Tuesday, April 3, 2012

Audioreview: Suicide Casanova

Listened 3/19/12 - 3/30/12
1.5 Stars - Not Recommended as an intro to the author / Recommended to fans of freaky sex
Audio Download (approx 11 hrs)
Publisher: Iambik Audio / Akashic Books

(Originally read in 2002 w/ a 4 star review)

Holy wow. This is exactly why I should never, ever re-read a book. Never, ever, ever. The next time I even consider re-reading a book from my past, please step right up and smack me hard, right across the face, ok? If you love me, you will do this. And I will thank you. Because I never want to question my tastes in books ever again. What the heck was I thinking??!!

Well, I mean, I know what I was thinking. I was thinking that by downloading Suicide Casanova and listening to it after all of these years, I would throw myself down memory lane and rekindle my  love of its author, Arthur Nersesian. I clearly remember my obsession with Nersesian in the early 2000's. I had just graduated myself out of the chick lit and religious conspiracy reading loops I had somehow gotten stuck in and was devouring my way through the MTV Books catalog. When I began Nersesian's The Fuck Up,  I thought it was gritty and delicious and so unlike what I had been reading that I was completely knocked over. I went on a Nersesian binge. I gobbled up every book he had out at the time - Dogrun, Manhattan Loverboy, and Suicide Casanova. I couldn't get enough. Hell, after nearly a decade, I found myself snatching up a galley of his 2010 release Mesopotamia at BEA - though the book never did make it into my reading line up that year.

That's why I'm so confused with this whole re-reading thing. I mean, if I really liked his stuff back then, shouldn't I still really like it now? Or at least be able to see what it was I liked about it, even though I might not like it as much today? God, I never thought that this time around, Arthur Nersesian's Suicide Casanova would  have me seriously reconsidering his place on my list of recommendable authors.

 Ok, yes, this time around I listened to the audio version, rather than re-reading it in print, but really, that shouldn't make a difference. I've listened to enough audiobooks to know that I am capable of separating the way I feel about the narrator from the way I feel about the story itself. But isn't it strange that, upon hearing the story, the following two things become terrifyingly apparent to me: (1) I don't remember a thing about this book, except for the very beginning and the very end, and (2) I am drop-jaw shocked that I ever found anything remotely likable about this story! I'm sitting in my car, listening to the book, unable to believe my ears. I'm listening to... to... to soft core porn. Sure, it's not marketed that way, but I gotta tell ya, that's basically what this book boils down to.

Suicide Casanova features a split story timeline, bouncing back and forth between the 1980's and 1990's in which our protagonist Leslie shares his early obsession with Sky Pasifica - a porn actress he has stalked and started dating - and the current date, in which our sexually deviant man-with-a-woman's-name has just gotten away with accidently strangling his wife, Cecilia the dominatrix, to death during a night of some rather rough sex. There's a shitload of sex, violence, and funky stuff going on - which typically wouldn't bother me in moderation, but since the entire book revolves around Leslie's relationship with porn and the strange women he finds himself tied up with, there is no escaping the seemingly endless ways in which Nersesian can describe a penis, vagina, anus, or every conceivable combination of things that each can to do to or with the other!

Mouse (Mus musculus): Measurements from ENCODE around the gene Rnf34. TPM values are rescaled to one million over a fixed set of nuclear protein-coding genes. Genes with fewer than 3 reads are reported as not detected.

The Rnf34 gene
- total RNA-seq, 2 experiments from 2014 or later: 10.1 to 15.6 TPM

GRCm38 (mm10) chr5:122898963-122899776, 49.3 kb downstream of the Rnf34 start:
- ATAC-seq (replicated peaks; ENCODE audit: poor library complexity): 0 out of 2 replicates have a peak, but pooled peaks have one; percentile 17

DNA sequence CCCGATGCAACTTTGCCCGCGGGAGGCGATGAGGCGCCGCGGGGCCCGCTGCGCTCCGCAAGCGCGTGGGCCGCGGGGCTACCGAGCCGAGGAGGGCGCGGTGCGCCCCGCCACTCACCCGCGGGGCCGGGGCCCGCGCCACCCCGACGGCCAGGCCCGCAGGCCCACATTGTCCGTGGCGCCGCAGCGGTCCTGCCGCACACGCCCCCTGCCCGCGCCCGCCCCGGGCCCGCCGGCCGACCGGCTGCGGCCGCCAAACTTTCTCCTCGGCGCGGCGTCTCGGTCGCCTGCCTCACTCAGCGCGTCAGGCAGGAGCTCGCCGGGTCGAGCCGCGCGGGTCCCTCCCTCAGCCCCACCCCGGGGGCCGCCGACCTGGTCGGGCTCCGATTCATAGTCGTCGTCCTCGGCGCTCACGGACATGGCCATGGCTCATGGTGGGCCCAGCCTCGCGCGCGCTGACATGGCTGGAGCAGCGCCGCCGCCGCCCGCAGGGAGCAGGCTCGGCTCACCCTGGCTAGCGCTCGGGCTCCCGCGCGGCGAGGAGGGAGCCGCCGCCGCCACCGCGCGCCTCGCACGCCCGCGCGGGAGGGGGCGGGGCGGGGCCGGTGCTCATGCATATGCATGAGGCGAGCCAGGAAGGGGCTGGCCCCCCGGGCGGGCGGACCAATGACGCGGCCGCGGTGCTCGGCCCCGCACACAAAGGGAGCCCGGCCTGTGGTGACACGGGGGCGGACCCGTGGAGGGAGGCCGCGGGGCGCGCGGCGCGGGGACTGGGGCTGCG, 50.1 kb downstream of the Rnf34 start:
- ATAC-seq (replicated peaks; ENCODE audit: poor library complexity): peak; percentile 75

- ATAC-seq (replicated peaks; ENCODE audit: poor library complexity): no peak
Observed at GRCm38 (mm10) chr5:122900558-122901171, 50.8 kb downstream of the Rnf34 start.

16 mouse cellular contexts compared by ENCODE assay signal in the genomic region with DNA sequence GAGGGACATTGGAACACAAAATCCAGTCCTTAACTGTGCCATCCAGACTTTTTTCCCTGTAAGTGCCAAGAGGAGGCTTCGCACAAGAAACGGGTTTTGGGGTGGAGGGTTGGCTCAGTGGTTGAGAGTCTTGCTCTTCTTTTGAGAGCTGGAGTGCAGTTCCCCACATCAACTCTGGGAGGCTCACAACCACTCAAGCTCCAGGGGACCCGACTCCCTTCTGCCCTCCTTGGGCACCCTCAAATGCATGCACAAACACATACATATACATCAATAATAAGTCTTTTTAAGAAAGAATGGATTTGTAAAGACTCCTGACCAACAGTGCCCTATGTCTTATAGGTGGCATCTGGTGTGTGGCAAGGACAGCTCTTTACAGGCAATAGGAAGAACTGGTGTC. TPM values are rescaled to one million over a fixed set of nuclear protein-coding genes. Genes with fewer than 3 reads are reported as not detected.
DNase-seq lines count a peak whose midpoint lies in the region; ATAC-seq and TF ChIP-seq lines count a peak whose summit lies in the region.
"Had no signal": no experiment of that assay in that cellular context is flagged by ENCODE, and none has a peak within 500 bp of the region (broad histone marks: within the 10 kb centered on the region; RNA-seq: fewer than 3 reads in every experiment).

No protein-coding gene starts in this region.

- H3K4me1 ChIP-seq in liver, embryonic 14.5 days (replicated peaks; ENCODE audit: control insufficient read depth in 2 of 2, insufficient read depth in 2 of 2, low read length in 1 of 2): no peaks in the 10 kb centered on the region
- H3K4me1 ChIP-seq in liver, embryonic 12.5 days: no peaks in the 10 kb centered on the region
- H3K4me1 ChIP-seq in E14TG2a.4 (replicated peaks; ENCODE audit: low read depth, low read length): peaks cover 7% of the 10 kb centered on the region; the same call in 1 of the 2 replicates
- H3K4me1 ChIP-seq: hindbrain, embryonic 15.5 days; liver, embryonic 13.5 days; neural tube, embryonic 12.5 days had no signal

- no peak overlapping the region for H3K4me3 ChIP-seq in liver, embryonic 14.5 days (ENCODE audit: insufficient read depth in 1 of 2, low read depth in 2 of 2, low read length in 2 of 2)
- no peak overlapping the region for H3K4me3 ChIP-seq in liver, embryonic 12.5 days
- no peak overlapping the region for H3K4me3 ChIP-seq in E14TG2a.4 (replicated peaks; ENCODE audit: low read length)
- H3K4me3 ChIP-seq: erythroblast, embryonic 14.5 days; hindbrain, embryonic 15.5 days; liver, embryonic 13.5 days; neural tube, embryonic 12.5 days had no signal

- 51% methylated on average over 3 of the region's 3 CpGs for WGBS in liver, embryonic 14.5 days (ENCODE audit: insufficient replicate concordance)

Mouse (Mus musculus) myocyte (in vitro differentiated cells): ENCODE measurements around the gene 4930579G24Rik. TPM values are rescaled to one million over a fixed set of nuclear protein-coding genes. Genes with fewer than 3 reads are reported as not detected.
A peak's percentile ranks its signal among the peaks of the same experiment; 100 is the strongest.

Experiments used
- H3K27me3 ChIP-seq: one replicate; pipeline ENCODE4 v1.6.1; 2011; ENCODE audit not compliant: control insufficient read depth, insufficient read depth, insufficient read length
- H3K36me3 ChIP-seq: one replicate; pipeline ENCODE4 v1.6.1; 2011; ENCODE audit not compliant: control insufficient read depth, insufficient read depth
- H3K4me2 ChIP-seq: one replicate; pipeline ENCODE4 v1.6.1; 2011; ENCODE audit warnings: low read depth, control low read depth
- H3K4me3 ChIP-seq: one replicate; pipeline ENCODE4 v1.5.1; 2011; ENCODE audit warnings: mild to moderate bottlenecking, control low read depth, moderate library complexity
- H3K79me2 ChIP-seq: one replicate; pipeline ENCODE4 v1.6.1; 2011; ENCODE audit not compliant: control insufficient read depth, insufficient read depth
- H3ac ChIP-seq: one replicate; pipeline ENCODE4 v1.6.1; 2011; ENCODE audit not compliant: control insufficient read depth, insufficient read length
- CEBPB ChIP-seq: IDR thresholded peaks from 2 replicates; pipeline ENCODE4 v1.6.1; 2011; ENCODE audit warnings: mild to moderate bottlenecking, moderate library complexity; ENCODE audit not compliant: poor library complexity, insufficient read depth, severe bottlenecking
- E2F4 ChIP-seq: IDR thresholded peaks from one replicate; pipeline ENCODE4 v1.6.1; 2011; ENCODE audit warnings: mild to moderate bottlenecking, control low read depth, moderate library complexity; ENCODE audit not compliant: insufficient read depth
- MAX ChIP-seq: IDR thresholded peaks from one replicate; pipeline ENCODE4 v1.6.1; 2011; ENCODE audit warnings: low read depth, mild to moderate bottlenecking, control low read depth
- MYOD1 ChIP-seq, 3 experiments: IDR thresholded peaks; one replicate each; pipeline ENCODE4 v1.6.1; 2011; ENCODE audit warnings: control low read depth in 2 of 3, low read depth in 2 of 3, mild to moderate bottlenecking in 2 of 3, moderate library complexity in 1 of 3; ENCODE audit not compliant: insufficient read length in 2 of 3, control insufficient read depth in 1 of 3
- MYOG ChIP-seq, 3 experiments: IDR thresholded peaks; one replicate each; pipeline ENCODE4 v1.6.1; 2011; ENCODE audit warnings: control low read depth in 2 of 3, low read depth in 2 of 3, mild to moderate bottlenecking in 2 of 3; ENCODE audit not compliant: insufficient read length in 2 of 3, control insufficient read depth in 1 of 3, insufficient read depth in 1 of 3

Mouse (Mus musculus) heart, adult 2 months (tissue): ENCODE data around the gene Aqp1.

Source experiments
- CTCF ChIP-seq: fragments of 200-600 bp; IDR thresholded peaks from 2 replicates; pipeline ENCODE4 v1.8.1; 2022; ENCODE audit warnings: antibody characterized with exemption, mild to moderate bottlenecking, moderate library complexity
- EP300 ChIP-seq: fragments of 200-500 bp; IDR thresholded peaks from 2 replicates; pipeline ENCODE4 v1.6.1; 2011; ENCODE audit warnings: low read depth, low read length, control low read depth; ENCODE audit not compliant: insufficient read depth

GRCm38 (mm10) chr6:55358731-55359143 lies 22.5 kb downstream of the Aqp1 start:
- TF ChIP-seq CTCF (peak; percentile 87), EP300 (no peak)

Not to mention that the dialog between the characters comes across as somewhat fake and forced - absolutely befitting of what you would find in a porn film but not what you would be looking for in a work of literary fiction.  And that brings me to the narrator of the book, Mark Smith. While I  really enjoyed his reading of Matt Bell's How They Were Found, Suicide Casanova was definitely not the right book for him. His story telling style didn't match the pulse of this novel, in my opinion. Could some of the disconnect I had felt between the way the characters conversed with each other be due to Smith's interpretation of the text? That's a possibility. Though I wasn't a fan of his "female" voices - now tell me, why is it that men narrators have a tendency to make women sound nasal and lesbianish? - I'm pretty certain that the best audiobook narrators out there would have had a hard time making this book "listenable".

And that brings me back to my initial concerns with re-reading previously loved books. What was so different about me back then, compared to me now, that I would experience such an extreme dislike towards a book that I once enjoyed, or at least recalled enjoying, since I really didn't remember much of the story once I started listening this time. And what does it say about the me of back then? Who was this girl who liked reading a twisted, raunchy, soft porn and dominatrix kind of book in the first place?

Mommy, I'm frightened. I don't know who I am anymore. Hold me. Please.

This is why, from today going forward, I vow to never re-read another book again. I would much prefer to keep my memories of those books I liked and loved in tact, than risk scaring the shit out of myself, questioning my taste in all things literary, and taint my adoration of those authors of my past.

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